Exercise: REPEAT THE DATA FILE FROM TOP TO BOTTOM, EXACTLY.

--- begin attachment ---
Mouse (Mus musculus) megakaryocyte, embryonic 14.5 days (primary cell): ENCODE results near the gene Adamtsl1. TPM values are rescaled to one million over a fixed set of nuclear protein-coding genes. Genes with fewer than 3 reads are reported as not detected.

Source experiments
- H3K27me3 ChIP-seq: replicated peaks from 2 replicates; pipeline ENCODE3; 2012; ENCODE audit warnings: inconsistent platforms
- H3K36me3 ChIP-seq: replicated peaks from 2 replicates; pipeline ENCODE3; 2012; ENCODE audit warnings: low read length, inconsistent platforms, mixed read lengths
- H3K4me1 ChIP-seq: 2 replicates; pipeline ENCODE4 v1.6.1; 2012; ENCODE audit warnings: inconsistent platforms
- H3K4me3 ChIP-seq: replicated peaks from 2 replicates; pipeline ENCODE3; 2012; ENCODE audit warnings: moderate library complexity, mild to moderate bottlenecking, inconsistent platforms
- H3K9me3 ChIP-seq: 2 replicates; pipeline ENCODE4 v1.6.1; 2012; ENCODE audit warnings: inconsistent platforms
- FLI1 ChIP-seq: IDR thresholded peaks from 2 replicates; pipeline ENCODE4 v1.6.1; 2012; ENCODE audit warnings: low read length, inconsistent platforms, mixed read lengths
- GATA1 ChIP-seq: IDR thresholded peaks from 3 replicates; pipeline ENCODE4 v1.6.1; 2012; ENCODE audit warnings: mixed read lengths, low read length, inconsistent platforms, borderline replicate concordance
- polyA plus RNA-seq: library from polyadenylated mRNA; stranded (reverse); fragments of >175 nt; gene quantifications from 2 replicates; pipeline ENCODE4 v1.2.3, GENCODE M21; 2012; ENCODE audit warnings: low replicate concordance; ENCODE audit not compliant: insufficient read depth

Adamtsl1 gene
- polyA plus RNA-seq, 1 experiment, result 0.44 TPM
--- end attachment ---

Mouse (Mus musculus) megakaryocyte, embryonic 14.5 days (primary cell): ENCODE results near the gene Adamtsl1. TPM values are rescaled to one million over a fixed set of nuclear protein-coding genes. Genes with fewer than 3 reads are reported as not detected.

Source experiments
- H3K27me3 ChIP-seq: replicated peaks from 2 replicates; pipeline ENCODE3; 2012; ENCODE audit warnings: inconsistent platforms
- H3K36me3 ChIP-seq: replicated peaks from 2 replicates; pipeline ENCODE3; 2012; ENCODE audit warnings: low read length, inconsistent platforms, mixed read lengths
- H3K4me1 ChIP-seq: 2 replicates; pipeline ENCODE4 v1.6.1; 2012; ENCODE audit warnings: inconsistent platforms
- H3K4me3 ChIP-seq: replicated peaks from 2 replicates; pipeline ENCODE3; 2012; ENCODE audit warnings: moderate library complexity, mild to moderate bottlenecking, inconsistent platforms
- H3K9me3 ChIP-seq: 2 replicates; pipeline ENCODE4 v1.6.1; 2012; ENCODE audit warnings: inconsistent platforms
- FLI1 ChIP-seq: IDR thresholded peaks from 2 replicates; pipeline ENCODE4 v1.6.1; 2012; ENCODE audit warnings: low read length, inconsistent platforms, mixed read lengths
- GATA1 ChIP-seq: IDR thresholded peaks from 3 replicates; pipeline ENCODE4 v1.6.1; 2012; ENCODE audit warnings: mixed read lengths, low read length, inconsistent platforms, borderline replicate concordance
- polyA plus RNA-seq: library from polyadenylated mRNA; stranded (reverse); fragments of >175 nt; gene quantifications from 2 replicates; pipeline ENCODE4 v1.2.3, GENCODE M21; 2012; ENCODE audit warnings: low replicate concordance; ENCODE audit not compliant: insufficient read depth

Adamtsl1 gene
- polyA plus RNA-seq, 1 experiment, result 0.44 TPM